Be sure to inspect the side and back yards. Add some flowering plants to the back as well. Clean and rearrange the outdoor furniture to look inviting. Put away gardening tools, and tidy around the grill area.
Now focus on the inside of the home where cleanliness, space, smell and lighting are vital. First get your house in tip-top condition by cleaning and clearing away clutter. Steam clean and vacuum the carpet. Make sure your floors are waxed and shiny. Touch up nicks on walls and make sure the porcelain sinks and tubs and metallic fixtures shine.
Be conscious of any lingering odors such as smoke, pets or strong-smelling foods. You may need to air out your home prior to your open house event. Consider grinding fresh lemons in the garbage disposal. And don’t forget to empty all trash containers.
Look at your countertops in the kitchen and bathrooms and the tops of your bureaus. Do they seem cluttered? Clear away and store as much as possible. You want your home to seem spacious.
Next, set the mood. Let your prospective buyers picture your home as their own. Rearrange the furniture so that rooms look more spacious, or consider removing furniture and accessories.
Lighting is also important to creating a desirable atmosphere. Bright lights provide a cheerful environment and make a small space appear larger. Pull back all the drapes and open the blinds. Turn on all the lights. Make sure all light sockets have fresh bulbs. Use softer lights for rooms in which you want a warm, cozy feeling.
Don’t forget little touches such as fresh flowers, lighted candles in the bathrooms, new logs in the fireplace, or a bowl of fresh fruit on the kitchen counter. You may even want to set your dining-room table with color-coordinated table settings.
Home buying is steeped in emotion. Sellers shouldn’t rely on buyers to use their imagination; they must capture buyers’ imagination. Remember that buyers may see seven or eight homes in a single day. The most memorable home will be the one that seemed the brightest, the most spacious and the most cheerful.

Ruben Gonzalez can be reached at (562)507-0754 or E-mail. 

Prudential (dba) is an independently owned and operated member of The Prudential Real Estate Affiliates, Inc., a Prudential Financial company. Equal Housing Opportunity.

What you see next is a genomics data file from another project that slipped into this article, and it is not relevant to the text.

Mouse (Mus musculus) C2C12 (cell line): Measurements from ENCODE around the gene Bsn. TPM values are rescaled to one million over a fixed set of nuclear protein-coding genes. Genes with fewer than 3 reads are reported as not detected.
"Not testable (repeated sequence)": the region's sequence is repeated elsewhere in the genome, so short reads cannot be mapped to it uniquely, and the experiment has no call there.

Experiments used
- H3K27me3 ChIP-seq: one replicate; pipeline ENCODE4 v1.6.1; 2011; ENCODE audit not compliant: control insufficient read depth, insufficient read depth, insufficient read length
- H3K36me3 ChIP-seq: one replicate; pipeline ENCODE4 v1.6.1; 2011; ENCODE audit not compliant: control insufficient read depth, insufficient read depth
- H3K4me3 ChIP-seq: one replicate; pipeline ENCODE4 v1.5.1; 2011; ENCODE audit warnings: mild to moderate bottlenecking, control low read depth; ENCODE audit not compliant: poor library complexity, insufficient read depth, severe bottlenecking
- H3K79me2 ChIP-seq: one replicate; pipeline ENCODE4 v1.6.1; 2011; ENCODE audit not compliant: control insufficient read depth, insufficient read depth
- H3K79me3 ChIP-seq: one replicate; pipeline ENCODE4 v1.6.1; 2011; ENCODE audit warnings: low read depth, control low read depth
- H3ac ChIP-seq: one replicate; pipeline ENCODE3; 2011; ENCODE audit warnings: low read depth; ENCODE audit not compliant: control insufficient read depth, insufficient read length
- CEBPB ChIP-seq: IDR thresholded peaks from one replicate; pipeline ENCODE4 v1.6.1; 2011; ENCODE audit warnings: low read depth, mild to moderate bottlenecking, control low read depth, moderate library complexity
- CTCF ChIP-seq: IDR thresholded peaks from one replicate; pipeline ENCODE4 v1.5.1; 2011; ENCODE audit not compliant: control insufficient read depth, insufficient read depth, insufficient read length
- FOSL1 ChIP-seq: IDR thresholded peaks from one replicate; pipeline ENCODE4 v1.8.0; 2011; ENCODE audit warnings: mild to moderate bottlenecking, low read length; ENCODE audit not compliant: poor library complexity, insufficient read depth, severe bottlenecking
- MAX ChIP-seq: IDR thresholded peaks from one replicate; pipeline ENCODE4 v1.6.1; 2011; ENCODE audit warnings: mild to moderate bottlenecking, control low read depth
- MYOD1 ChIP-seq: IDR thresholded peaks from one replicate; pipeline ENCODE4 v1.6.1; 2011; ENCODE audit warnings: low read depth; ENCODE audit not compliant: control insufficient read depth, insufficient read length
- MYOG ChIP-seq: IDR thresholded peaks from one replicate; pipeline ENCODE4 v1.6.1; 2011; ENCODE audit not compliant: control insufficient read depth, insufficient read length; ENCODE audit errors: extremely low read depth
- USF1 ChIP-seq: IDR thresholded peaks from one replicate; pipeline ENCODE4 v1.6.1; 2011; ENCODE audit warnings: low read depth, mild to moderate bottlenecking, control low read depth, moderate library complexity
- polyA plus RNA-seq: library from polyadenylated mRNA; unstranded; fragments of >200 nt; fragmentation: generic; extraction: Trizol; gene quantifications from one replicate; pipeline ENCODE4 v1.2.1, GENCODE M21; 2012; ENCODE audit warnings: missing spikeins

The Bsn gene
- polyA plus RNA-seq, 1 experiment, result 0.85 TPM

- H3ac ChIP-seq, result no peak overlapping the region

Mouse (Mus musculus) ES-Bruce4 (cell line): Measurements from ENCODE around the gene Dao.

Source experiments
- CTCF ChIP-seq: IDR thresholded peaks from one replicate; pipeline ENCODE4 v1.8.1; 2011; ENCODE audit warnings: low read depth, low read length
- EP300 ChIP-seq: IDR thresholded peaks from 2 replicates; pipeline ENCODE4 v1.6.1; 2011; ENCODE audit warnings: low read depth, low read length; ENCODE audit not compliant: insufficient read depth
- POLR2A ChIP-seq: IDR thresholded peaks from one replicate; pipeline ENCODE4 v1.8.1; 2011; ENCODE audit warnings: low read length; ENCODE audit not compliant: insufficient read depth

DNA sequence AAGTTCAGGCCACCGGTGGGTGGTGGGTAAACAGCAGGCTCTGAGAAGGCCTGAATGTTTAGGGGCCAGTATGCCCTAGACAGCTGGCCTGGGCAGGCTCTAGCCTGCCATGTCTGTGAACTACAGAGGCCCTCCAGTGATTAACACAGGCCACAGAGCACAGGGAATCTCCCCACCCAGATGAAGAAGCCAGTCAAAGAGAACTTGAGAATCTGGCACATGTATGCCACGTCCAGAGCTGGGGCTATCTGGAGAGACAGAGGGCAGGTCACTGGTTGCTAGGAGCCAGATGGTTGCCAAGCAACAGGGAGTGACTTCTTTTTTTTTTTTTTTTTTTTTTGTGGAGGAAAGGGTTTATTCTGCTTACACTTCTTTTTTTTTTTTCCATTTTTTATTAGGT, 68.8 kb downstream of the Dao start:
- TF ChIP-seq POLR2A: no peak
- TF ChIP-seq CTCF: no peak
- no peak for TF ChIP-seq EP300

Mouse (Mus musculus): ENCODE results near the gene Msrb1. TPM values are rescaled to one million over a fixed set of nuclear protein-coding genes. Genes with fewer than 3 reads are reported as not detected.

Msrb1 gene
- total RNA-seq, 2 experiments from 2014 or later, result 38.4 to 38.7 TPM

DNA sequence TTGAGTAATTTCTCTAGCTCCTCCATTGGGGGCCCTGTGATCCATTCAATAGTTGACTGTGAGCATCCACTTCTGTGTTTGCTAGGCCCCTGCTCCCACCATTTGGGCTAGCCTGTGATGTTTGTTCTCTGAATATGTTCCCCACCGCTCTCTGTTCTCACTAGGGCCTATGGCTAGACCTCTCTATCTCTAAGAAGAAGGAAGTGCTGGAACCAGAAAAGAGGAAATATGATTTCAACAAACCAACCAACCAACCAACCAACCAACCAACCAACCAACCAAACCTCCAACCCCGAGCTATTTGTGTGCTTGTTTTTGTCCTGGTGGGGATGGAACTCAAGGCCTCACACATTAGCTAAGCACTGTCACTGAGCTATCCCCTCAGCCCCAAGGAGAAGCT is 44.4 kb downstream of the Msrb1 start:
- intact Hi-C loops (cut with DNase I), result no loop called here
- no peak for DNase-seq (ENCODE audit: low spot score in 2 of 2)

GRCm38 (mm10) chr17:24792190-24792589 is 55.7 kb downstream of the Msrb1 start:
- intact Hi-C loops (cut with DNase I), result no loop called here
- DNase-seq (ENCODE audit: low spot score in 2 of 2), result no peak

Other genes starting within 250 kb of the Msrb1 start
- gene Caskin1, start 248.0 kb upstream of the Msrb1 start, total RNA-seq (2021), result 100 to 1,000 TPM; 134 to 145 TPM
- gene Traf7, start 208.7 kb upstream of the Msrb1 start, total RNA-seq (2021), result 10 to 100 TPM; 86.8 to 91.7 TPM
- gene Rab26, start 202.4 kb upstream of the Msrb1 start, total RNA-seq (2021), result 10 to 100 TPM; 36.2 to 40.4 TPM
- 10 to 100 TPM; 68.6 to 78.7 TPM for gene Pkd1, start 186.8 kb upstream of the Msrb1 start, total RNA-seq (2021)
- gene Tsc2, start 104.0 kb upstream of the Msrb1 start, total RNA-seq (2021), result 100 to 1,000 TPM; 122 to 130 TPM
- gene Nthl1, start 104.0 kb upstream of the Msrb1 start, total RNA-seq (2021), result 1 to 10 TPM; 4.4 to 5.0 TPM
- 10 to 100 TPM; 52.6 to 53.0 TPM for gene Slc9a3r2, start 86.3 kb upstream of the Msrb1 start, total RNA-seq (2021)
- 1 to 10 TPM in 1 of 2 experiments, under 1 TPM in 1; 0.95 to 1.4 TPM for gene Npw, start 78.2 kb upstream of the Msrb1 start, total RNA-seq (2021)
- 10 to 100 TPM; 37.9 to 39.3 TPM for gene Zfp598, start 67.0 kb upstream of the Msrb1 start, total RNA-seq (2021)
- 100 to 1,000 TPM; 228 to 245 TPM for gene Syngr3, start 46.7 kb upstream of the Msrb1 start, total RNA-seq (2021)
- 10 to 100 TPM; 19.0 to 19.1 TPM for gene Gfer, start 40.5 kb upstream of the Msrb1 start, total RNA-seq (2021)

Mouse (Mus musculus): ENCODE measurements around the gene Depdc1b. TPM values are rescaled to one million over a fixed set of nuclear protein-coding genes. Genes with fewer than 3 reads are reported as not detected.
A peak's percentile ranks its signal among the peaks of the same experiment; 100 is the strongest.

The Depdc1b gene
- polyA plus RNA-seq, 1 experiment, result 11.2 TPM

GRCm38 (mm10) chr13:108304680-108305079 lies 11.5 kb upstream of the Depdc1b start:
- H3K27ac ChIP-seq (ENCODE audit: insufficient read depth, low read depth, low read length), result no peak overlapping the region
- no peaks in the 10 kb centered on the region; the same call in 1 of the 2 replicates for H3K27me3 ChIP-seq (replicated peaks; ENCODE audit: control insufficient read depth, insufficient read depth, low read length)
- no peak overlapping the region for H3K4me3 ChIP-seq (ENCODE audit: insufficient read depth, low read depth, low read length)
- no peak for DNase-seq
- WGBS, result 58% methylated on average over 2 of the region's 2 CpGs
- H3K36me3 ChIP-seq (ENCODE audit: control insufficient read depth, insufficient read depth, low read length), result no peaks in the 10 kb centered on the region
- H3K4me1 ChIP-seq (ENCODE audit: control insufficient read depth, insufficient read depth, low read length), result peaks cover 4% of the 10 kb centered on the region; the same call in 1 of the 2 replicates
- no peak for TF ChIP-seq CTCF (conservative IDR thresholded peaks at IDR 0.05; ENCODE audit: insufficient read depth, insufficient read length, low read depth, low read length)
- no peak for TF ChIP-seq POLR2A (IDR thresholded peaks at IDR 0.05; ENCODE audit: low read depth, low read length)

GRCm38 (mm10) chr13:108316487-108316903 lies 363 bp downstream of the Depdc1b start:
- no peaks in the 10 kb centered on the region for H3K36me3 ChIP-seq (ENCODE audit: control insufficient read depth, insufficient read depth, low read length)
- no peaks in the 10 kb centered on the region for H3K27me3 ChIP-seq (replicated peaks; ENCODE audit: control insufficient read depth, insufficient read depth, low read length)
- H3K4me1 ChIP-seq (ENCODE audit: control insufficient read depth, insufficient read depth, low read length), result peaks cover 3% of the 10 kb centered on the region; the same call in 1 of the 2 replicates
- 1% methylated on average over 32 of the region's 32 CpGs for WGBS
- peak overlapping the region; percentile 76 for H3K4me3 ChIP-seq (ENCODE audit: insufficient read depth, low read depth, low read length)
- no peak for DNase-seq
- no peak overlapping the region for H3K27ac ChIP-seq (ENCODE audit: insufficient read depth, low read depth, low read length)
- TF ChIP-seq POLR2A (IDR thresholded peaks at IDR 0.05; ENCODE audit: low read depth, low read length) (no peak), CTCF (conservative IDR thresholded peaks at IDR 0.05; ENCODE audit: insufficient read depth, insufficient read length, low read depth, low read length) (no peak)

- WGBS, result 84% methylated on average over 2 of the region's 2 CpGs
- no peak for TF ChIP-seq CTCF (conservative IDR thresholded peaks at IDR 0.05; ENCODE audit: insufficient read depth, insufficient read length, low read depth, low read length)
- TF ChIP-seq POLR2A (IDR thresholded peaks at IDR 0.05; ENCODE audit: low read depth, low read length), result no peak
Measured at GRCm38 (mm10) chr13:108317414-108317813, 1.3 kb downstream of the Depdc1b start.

Wednesday, September 12, 2012

Eleven Reasons to Use a Real Estate Sales Professional When Buying a Brand-New Home

By Ruben Gonzalez Jr.
Prudential California Realty (DBA)

Existing and potential homeowners are looking at real estate from all angles as the U.S. economy and local housing markets continue their recovery. For many, there is strong appeal in buying brand-new homes as myriad builder incentives and low interest rates create significant value.
Today’s new homes boast exciting floor plans and designs tailored for specific lifestyles, complete with a huge array of features and appointments. They include energy efficient products and building techniques, reducing buyers’ utility bills. Of course, new-home consumers love that their properties, from roofs to appliances, will not need replacement for many years.
It might not seem necessary to involve a real estate professional in a transaction where a buyer can deal directly with a builder. Yet by using a real estate professional you gain a skilled professional to protect your interests and guide you along the right path.
Here are 11 advantages to using a real estate professional when buying a newly constructed home.
1.      Just as a real estate professional calls on experience and knowledge of an area to help buyers locate pre-owned homes in a community, he or she can also direct buyers interested in newly built homes to developments and communities that match client specifications.
2.      A sales professional can suggest builders with reputations for delivering a high-quality product, responding quickly to issues, and being financially sound.